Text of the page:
American Rescue Plan Act funding guidance for local governments: What states, cities and counties should consider
The American Rescue Plan Act (ARPA) was created in response to COVID-19 to provide more than $350 billion to state, local, territorial and Tribal governments in efforts to rescue the American economy and support communities struggling in the wake of the pandemic. The emergency funding was designed specifically to help keep front line public workers on the job and paid, while also effectively distributing the vaccine, scaling testing, reopening schools and maintaining other vital services as work continues on beating back the virus.
Earlier in the year, the U.S. Department of the Treasury issued an Interim Final Rule (IFR) that provided guidance on the eligible uses of the funds and reporting requirements. State and local fiscal recovery funding is subject to the guidance specified in the IFR and includes a non-exhaustive list of eligible expenditures, encouraged expenditures, and prohibited expenditures. As final guidance is expected this fall, here are top questions states, cities and counties should keep in mind.
How do states, territories, cities or counties get the funds out into the community and what can the fund be used for?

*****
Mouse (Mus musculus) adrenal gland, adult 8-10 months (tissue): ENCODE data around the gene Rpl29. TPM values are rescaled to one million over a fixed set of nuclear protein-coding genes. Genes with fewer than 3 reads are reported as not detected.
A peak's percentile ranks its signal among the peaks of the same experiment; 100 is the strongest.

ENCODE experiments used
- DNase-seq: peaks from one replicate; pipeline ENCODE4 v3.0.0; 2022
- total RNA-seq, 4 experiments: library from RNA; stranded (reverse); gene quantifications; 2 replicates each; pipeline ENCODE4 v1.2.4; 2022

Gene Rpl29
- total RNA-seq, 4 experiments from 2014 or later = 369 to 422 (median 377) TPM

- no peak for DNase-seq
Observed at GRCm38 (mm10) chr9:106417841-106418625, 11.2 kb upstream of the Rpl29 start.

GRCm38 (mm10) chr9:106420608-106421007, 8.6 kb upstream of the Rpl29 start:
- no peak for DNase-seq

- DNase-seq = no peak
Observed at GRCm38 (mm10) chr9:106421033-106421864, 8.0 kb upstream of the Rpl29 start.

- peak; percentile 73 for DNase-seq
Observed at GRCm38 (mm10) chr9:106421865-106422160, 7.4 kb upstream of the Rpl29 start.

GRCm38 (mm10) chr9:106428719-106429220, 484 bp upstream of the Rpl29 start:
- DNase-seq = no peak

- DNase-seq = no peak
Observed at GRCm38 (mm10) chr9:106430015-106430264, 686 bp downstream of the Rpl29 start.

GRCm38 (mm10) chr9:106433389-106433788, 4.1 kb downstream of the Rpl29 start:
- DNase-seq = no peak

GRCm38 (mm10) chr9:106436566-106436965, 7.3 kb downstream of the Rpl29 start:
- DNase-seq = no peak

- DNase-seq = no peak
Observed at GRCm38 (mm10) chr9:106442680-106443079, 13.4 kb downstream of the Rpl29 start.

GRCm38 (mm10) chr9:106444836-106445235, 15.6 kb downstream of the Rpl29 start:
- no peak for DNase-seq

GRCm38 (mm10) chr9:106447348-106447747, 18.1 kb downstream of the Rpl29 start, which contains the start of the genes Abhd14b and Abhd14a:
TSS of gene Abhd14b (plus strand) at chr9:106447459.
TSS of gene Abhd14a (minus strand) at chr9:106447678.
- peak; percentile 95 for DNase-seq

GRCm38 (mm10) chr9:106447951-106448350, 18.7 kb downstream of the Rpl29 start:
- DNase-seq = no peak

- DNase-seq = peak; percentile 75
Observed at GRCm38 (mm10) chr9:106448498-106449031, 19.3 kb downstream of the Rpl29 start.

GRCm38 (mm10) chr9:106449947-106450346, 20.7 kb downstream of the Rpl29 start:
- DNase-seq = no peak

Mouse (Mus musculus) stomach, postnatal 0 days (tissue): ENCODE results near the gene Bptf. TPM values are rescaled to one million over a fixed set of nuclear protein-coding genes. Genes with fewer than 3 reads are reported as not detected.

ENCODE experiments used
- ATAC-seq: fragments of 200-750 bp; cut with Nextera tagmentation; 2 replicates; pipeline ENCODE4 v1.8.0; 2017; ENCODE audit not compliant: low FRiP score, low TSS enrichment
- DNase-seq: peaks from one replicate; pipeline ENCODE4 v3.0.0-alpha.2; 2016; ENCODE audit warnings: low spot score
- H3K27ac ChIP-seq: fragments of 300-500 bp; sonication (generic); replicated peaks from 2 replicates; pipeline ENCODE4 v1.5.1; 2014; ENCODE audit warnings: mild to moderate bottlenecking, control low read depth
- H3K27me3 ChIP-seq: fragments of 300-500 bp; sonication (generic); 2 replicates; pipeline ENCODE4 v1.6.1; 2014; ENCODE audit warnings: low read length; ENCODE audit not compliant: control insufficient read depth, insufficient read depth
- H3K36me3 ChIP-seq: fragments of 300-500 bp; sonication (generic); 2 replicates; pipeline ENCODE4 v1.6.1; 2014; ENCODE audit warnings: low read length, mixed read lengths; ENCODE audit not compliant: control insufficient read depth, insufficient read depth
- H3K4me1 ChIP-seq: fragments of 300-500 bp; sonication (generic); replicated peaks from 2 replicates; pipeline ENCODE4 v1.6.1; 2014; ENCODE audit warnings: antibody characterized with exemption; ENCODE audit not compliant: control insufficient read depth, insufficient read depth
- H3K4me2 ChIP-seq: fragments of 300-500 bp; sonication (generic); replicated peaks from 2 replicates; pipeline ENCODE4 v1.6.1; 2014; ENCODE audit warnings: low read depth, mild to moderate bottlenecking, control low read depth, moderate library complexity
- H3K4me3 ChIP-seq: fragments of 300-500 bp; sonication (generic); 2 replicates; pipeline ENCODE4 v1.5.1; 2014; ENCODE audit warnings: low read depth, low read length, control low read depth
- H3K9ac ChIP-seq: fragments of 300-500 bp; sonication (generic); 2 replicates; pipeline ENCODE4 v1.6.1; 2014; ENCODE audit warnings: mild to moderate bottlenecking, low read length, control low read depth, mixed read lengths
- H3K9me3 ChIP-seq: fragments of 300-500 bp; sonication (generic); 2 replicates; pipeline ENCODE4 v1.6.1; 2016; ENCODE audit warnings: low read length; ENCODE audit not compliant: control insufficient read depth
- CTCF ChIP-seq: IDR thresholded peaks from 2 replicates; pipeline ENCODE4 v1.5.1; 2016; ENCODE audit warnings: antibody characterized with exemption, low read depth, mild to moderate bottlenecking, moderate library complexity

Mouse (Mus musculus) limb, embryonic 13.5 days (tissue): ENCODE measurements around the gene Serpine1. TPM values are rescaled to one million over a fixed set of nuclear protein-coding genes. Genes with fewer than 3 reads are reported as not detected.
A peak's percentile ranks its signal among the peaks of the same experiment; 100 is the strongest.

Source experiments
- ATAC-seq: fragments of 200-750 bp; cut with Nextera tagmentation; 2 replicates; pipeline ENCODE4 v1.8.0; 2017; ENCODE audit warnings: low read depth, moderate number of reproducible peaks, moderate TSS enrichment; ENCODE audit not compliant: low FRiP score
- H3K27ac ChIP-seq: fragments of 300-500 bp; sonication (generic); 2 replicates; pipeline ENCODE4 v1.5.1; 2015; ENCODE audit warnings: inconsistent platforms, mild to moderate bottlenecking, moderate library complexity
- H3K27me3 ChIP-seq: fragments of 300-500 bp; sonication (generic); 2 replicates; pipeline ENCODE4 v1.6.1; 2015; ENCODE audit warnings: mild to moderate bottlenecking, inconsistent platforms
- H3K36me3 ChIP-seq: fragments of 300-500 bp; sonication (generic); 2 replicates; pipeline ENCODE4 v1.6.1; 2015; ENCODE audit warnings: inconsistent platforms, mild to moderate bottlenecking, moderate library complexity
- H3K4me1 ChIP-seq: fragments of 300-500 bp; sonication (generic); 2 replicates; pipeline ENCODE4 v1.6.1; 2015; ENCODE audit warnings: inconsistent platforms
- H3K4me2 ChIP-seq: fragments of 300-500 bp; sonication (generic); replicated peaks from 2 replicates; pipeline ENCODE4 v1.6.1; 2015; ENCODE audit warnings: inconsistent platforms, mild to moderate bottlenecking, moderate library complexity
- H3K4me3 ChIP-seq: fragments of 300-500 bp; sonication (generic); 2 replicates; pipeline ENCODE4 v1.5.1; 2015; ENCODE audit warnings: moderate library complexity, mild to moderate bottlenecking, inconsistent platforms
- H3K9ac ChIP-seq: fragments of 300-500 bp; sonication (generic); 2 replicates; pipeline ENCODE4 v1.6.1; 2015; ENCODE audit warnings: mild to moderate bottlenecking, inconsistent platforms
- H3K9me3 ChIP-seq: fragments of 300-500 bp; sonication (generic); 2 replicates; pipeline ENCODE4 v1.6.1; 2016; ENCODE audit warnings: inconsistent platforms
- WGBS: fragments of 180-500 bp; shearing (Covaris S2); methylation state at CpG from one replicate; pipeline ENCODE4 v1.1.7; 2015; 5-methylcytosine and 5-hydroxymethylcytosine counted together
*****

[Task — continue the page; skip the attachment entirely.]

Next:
Use of funding is to provide eligible state, local, territorial and Tribal governments with substantial financial support to meet pandemic response needs and rebuild a stronger and more equitable economy as the country recovers. Recipients may use these funds to support efforts in minimizing the spread of the COVID-19 virus, replace lost revenue by providing support for governmental activities, support immediate economic relief to businesses and households, provide support to remedy systemic health and economic challenges to populations disproportionately affected by the pandemic, or for investments in water, sewer and broadband internet infrastructure.
The broad overall categories allow recipients to have flexibility in determining how best to use funding to meet the needs of their communities.
Are there areas that states, cities and counties should avoid when using ARPA funds?